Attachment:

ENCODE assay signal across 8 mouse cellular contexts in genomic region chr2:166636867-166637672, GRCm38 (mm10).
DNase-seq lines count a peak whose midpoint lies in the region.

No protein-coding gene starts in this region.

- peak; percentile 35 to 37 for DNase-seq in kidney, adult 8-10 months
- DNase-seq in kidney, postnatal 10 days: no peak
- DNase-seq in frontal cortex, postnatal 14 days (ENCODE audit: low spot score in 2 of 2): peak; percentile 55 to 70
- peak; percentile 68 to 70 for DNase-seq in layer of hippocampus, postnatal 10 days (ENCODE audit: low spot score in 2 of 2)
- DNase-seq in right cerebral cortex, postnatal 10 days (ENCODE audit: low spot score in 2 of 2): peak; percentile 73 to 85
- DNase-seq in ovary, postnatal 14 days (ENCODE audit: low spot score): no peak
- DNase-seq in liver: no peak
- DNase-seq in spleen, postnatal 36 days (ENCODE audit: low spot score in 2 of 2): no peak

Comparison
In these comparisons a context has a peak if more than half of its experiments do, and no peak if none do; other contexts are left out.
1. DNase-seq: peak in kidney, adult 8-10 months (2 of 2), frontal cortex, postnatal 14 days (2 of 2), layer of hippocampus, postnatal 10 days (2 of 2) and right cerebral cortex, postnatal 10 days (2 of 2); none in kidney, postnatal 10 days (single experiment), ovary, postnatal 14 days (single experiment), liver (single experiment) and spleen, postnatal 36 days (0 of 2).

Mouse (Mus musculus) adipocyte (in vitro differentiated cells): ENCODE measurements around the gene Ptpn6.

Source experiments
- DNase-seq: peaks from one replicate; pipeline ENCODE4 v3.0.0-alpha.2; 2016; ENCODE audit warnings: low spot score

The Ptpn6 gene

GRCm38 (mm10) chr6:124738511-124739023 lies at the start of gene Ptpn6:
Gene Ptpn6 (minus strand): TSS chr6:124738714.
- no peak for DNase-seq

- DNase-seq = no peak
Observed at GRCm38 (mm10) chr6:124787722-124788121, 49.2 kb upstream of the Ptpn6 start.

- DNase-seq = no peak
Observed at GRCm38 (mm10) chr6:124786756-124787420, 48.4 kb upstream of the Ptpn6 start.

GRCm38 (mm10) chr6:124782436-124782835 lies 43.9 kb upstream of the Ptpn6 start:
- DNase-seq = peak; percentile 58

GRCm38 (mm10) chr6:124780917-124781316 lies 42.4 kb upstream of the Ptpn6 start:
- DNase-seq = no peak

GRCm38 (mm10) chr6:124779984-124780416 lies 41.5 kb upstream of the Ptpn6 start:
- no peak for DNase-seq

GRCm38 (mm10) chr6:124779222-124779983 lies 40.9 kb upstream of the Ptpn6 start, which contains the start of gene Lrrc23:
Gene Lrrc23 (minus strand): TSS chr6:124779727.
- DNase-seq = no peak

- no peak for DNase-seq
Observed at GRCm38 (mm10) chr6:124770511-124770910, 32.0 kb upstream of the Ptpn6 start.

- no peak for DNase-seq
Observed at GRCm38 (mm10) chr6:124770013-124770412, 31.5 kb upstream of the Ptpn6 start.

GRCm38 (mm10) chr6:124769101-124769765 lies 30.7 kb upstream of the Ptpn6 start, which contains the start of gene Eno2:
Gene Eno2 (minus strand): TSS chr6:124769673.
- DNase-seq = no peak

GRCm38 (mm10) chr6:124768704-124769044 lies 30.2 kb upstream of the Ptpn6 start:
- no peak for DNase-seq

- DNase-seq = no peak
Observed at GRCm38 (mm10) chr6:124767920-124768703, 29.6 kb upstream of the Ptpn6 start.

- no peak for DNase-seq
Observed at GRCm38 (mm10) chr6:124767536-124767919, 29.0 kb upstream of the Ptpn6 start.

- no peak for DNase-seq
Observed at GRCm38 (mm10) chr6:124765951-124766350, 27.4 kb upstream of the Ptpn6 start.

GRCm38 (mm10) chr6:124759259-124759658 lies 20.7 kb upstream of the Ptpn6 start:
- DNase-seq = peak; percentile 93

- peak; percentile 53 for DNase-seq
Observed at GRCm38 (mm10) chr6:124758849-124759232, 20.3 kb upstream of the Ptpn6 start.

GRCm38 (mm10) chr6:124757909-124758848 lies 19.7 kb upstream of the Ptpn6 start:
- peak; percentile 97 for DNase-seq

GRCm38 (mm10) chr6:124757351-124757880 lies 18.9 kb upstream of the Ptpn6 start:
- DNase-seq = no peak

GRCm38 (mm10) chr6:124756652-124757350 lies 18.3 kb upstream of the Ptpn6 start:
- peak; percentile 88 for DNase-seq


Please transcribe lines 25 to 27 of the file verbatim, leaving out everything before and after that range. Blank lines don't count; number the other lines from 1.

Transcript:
Observed at GRCm38 (mm10) chr6:124786756-124787420, 48.4 kb upstream of the Ptpn6 start.

GRCm38 (mm10) chr6:124782436-124782835 lies 43.9 kb upstream of the Ptpn6 start:
- DNase-seq = peak; percentile 58